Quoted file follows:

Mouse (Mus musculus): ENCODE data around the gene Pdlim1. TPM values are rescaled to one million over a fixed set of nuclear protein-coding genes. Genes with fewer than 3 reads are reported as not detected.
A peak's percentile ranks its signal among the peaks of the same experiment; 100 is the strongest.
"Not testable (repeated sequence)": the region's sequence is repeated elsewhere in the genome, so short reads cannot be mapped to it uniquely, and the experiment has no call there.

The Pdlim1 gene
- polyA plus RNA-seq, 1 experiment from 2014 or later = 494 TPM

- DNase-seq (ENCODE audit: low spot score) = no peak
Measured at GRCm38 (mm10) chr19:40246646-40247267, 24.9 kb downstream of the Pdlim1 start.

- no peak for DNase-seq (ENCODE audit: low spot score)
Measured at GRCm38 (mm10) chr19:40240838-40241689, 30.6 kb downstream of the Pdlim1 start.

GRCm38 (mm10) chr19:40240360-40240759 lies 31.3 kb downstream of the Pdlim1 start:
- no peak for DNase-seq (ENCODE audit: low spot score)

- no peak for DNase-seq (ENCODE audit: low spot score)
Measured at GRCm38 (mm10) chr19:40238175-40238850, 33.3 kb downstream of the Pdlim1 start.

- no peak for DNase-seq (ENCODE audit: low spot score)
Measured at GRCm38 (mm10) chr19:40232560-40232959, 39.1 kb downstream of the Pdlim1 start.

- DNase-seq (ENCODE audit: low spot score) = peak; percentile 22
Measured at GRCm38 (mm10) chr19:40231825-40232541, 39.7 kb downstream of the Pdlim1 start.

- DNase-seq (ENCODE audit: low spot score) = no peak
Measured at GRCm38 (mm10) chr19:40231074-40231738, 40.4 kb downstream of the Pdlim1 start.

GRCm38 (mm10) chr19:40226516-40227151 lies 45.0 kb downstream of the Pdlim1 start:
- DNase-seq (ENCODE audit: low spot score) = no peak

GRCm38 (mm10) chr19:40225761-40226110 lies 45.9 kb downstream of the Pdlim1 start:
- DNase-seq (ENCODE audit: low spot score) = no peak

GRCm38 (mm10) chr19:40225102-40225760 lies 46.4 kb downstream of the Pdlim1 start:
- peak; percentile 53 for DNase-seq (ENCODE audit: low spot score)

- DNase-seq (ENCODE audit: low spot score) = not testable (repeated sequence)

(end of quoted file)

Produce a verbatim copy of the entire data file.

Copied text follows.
Mouse (Mus musculus): ENCODE data around the gene Pdlim1. TPM values are rescaled to one million over a fixed set of nuclear protein-coding genes. Genes with fewer than 3 reads are reported as not detected.
A peak's percentile ranks its signal among the peaks of the same experiment; 100 is the strongest.
"Not testable (repeated sequence)": the region's sequence is repeated elsewhere in the genome, so short reads cannot be mapped to it uniquely, and the experiment has no call there.

The Pdlim1 gene
- polyA plus RNA-seq, 1 experiment from 2014 or later = 494 TPM

- DNase-seq (ENCODE audit: low spot score) = no peak
Measured at GRCm38 (mm10) chr19:40246646-40247267, 24.9 kb downstream of the Pdlim1 start.

- no peak for DNase-seq (ENCODE audit: low spot score)
Measured at GRCm38 (mm10) chr19:40240838-40241689, 30.6 kb downstream of the Pdlim1 start.

GRCm38 (mm10) chr19:40240360-40240759 lies 31.3 kb downstream of the Pdlim1 start:
- no peak for DNase-seq (ENCODE audit: low spot score)

- no peak for DNase-seq (ENCODE audit: low spot score)
Measured at GRCm38 (mm10) chr19:40238175-40238850, 33.3 kb downstream of the Pdlim1 start.

- no peak for DNase-seq (ENCODE audit: low spot score)
Measured at GRCm38 (mm10) chr19:40232560-40232959, 39.1 kb downstream of the Pdlim1 start.

- DNase-seq (ENCODE audit: low spot score) = peak; percentile 22
Measured at GRCm38 (mm10) chr19:40231825-40232541, 39.7 kb downstream of the Pdlim1 start.

- DNase-seq (ENCODE audit: low spot score) = no peak
Measured at GRCm38 (mm10) chr19:40231074-40231738, 40.4 kb downstream of the Pdlim1 start.

GRCm38 (mm10) chr19:40226516-40227151 lies 45.0 kb downstream of the Pdlim1 start:
- DNase-seq (ENCODE audit: low spot score) = no peak

GRCm38 (mm10) chr19:40225761-40226110 lies 45.9 kb downstream of the Pdlim1 start:
- DNase-seq (ENCODE audit: low spot score) = no peak

GRCm38 (mm10) chr19:40225102-40225760 lies 46.4 kb downstream of the Pdlim1 start:
- peak; percentile 53 for DNase-seq (ENCODE audit: low spot score)

- DNase-seq (ENCODE audit: low spot score) = not testable (repeated sequence)